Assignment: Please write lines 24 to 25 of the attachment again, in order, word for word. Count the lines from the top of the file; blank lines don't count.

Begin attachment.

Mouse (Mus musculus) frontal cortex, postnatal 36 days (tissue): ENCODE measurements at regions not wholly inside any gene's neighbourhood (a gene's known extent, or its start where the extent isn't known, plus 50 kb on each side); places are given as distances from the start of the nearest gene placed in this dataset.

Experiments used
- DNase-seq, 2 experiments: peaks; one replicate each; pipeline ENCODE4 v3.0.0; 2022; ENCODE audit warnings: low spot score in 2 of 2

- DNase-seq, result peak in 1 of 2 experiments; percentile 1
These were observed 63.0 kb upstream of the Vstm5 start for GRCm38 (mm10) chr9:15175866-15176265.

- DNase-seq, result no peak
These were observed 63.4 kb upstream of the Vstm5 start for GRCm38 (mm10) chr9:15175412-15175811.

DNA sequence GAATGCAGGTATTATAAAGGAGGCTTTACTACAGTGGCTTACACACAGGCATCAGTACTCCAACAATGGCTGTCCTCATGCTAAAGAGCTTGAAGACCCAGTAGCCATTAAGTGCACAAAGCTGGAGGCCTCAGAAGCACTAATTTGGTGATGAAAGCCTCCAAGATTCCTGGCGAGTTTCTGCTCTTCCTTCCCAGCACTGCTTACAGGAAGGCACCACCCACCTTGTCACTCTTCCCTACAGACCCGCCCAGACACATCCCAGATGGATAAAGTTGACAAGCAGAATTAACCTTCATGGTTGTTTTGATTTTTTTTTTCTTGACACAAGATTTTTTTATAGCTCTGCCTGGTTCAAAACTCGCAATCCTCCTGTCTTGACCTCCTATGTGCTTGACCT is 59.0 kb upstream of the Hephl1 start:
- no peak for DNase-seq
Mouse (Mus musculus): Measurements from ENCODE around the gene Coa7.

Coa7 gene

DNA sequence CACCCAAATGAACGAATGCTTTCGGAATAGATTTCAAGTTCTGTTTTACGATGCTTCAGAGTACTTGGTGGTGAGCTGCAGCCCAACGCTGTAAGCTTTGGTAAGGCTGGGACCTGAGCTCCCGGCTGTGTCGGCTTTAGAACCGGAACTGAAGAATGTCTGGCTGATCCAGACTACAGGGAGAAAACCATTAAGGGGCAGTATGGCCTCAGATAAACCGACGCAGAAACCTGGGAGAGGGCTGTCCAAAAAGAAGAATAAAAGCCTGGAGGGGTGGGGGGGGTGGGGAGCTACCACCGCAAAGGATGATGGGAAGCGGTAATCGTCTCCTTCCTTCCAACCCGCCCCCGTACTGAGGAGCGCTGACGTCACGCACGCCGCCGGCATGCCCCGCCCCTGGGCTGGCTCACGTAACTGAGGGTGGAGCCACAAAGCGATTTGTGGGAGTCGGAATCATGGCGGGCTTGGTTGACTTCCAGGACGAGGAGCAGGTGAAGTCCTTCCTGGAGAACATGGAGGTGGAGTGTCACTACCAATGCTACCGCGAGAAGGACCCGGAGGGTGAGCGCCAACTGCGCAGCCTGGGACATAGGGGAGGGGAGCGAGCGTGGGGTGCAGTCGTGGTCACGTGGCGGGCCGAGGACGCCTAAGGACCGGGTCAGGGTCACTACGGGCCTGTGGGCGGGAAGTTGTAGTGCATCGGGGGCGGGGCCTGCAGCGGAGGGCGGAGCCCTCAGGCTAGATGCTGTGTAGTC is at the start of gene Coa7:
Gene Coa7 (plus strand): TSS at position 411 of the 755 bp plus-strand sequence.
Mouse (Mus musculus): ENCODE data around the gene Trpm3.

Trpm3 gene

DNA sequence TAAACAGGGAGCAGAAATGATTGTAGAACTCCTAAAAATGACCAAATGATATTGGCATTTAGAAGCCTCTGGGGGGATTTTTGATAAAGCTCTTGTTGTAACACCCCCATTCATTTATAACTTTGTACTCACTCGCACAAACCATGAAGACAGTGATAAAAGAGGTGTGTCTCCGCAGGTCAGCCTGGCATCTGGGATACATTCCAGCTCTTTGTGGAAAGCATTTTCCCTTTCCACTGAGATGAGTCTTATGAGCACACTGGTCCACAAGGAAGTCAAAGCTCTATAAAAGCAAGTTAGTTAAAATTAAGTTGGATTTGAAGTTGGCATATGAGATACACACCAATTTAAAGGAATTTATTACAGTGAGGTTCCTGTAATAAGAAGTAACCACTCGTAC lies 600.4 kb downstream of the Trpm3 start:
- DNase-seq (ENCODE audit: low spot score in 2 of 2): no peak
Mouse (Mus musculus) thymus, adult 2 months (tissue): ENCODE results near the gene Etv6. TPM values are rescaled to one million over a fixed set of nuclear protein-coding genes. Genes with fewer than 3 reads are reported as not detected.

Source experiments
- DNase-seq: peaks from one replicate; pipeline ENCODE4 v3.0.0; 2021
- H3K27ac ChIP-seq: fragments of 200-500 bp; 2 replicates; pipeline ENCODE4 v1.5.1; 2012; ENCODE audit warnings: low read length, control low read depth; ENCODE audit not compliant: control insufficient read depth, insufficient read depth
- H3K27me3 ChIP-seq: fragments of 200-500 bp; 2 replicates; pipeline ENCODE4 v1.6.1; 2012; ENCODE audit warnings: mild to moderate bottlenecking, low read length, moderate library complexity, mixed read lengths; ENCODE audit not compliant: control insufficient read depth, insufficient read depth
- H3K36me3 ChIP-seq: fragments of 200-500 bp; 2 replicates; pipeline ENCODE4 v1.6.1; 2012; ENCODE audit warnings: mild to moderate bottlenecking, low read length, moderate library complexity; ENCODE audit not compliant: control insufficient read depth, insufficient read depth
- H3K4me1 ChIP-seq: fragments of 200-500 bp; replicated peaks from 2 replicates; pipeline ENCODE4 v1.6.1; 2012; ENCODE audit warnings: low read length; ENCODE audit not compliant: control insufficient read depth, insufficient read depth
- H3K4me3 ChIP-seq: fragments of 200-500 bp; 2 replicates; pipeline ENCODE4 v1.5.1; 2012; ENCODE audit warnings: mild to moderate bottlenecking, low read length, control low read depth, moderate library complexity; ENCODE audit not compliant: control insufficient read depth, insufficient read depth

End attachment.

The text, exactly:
- H3K4me1 ChIP-seq: fragments of 200-500 bp; replicated peaks from 2 replicates; pipeline ENCODE4 v1.6.1; 2012; ENCODE audit warnings: low read length; ENCODE audit not compliant: control insufficient read depth, insufficient read depth
- H3K4me3 ChIP-seq: fragments of 200-500 bp; 2 replicates; pipeline ENCODE4 v1.5.1; 2012; ENCODE audit warnings: mild to moderate bottlenecking, low read length, control low read depth, moderate library complexity; ENCODE audit not compliant: control insufficient read depth, insufficient read depth